You need to take an herb for
weeks or months before it will start working.
Some herbs work quickly, some slowly—just like drugs. Some
botanicals, like ashwaganda, take weeks to gradually show
an effect. For chronic conditions like colitis, significant
improvement comes only after dozens of doses.
But that doesn’t mean you don’t have a fast route to relief,
even in the case of colitis. I’ve seen people with colitis
feel remarkably better after one dose of turmeric and slippery
elm bark. Many herbs show equally swift success for acute
conditions. For instance, Andrew Weil, MD, recommends peppermint
and chamomile teas for immediate relief of upset stomach and
nausea. Other herbs like California poppy will knock you right
out if you have insomnia.
Most of the time, when people experience results only after
weeks of using an herbal medicine, it’s because they took
a subclinical, and therefore insufficient, dose. Ask your
herbalist to recommend an effective dose if you’re still not
Herbal formulas contain high
levels of contaminants.
An article in the Journal of the American Medical Association
this past December reported the presence of heavy metals
in certain Ayurvedic remedies. The researchers obtained
the Ayurvedic medicines, all manufactured in South Asia,
from small, privately owned Indian groceries in their local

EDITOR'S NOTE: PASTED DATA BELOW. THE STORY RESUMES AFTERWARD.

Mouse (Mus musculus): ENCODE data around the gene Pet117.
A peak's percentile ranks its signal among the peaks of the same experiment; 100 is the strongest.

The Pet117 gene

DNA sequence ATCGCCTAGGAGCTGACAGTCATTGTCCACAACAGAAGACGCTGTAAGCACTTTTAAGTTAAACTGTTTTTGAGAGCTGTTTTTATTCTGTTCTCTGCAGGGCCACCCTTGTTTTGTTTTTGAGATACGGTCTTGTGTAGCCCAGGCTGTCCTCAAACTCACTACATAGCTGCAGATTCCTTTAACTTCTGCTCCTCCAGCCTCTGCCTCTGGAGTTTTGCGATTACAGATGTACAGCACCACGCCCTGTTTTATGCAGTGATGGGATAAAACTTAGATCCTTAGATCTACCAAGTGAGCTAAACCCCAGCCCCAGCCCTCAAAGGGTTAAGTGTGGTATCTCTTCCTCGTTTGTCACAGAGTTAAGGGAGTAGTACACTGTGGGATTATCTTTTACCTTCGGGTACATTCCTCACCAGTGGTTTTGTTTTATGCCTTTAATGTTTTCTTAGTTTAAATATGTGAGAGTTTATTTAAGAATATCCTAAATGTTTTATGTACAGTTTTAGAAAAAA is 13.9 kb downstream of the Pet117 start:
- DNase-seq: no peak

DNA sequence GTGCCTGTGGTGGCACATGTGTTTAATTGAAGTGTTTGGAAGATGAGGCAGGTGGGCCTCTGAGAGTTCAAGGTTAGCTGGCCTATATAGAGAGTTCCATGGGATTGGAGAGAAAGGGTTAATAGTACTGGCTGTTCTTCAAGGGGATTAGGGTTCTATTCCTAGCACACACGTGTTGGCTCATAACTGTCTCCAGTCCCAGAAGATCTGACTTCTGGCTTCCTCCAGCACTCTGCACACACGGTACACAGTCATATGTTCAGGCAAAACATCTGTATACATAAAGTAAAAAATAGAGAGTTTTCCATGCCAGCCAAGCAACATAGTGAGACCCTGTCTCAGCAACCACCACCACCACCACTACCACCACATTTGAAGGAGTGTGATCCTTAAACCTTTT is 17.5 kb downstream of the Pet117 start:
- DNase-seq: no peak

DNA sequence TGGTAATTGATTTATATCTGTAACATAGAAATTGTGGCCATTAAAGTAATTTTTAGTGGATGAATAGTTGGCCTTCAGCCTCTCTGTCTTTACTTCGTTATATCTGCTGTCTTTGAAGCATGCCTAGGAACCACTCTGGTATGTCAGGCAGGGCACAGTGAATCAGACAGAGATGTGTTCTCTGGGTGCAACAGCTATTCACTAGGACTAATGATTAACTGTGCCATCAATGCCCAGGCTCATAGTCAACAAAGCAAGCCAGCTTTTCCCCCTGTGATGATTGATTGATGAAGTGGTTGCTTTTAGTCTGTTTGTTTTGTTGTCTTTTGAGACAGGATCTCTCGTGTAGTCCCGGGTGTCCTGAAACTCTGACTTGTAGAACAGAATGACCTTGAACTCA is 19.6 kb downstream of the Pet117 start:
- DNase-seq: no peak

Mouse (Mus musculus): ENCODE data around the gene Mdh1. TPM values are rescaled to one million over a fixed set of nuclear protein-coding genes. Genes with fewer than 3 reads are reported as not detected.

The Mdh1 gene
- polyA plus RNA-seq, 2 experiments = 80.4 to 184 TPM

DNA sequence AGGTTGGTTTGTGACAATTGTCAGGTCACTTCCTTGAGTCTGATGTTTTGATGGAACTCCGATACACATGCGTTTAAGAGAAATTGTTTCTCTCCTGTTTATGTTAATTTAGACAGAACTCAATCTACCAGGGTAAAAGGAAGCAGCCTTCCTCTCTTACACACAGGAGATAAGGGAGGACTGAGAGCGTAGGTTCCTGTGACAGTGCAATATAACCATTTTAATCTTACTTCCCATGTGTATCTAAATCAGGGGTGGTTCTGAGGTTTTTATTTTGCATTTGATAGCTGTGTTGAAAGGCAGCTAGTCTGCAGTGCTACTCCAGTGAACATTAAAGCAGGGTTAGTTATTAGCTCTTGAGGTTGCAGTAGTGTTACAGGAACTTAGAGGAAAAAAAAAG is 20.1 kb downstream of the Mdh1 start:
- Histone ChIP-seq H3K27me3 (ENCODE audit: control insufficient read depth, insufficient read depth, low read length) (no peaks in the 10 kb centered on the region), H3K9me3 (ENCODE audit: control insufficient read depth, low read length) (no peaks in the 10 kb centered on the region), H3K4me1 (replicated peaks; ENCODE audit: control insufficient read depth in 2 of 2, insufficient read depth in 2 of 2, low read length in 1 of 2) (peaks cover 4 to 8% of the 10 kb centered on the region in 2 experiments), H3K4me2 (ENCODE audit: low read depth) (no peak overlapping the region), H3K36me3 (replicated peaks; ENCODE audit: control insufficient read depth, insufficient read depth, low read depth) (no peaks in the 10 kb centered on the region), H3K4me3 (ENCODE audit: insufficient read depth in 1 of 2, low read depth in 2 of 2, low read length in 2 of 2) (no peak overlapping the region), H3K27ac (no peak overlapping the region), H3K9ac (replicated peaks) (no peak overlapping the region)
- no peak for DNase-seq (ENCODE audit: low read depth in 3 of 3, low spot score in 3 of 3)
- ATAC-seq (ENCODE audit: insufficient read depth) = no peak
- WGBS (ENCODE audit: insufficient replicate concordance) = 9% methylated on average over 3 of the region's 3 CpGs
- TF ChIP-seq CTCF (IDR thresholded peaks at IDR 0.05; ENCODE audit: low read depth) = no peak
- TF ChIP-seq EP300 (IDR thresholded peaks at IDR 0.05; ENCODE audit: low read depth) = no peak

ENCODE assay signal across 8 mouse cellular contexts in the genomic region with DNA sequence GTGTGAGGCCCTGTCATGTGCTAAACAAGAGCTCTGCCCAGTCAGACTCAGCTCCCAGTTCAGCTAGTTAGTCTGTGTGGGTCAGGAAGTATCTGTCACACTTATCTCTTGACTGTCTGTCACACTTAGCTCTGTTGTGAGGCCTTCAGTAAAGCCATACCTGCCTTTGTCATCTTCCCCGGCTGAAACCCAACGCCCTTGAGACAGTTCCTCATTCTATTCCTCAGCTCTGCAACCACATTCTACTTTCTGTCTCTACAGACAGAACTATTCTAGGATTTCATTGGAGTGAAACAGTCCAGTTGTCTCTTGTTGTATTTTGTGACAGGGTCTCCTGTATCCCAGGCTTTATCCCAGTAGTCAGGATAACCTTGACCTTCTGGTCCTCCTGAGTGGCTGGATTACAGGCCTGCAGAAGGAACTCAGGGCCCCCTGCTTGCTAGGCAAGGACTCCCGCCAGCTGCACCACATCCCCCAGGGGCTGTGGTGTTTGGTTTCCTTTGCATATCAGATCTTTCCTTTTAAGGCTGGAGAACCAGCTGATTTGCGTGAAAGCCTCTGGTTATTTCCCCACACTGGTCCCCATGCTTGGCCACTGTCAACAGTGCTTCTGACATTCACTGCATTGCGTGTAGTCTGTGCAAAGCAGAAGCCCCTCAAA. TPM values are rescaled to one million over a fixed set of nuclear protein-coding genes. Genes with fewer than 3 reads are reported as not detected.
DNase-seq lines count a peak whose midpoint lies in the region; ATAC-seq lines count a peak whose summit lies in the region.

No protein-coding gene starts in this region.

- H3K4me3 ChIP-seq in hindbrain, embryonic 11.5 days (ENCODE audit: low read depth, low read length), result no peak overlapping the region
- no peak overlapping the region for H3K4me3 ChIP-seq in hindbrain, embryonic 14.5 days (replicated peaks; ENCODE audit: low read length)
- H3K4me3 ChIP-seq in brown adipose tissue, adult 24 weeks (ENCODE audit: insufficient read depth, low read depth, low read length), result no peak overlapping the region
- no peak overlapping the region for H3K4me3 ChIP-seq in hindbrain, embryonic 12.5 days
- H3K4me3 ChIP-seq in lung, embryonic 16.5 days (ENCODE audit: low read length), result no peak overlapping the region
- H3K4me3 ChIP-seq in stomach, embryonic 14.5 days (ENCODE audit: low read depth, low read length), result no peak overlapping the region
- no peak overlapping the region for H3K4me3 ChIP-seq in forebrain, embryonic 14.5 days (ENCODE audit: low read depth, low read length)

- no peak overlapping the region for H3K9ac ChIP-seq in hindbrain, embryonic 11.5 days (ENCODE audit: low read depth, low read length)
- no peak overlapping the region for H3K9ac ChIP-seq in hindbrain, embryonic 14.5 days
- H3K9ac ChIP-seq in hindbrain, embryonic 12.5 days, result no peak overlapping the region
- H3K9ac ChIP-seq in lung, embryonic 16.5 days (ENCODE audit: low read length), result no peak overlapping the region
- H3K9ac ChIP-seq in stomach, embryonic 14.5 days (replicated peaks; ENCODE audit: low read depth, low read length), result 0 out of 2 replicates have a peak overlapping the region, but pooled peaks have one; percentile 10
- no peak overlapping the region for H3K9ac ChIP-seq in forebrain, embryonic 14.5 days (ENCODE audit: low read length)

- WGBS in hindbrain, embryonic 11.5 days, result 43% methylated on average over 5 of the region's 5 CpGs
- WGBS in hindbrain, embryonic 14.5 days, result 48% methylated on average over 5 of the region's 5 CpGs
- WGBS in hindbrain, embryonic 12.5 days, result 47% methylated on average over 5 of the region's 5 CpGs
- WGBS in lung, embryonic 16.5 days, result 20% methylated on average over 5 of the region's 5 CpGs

As it turns out, the formulas in question contained bhasmas,
or purified, specially processed forms of heavy metals purposely
added to the formula according to traditional Ayurvedic
principles. These mineral ash constituents would certainly
show up in the finished product when tested for heavy metals.
DSHEA, the law that regulates dietary supplements in the
US, actually bans the sale of these types of metalcontaining
formulas. Therefore, explains Michael McGuffin, president
of the American Herbal Products Association, the problem
lies not with Ayurvedic herbal medicines in general but
with the illegal importation of these particular products.
“Mercury is an ingredient in certain traditional Ayurvedic
formulas. They might be comfortable with it; my association
is not,” he says. The products purchased by the researchers
are not widely available —only through small Indian markets—and
customers are likely foreigners familiar with these preparations,
Chinese formulas that were found contaminated in a 1998
study brought up similar issues of metal as an ingredient
in certain traditional formulas and the problem of illegal
sales. However, you can feel confident that Ayurvedic and
Chinese products made in the US contain no such metals.
Preparations purchased at the health food store, from reputable
companies, pose little risk of toxic contamination.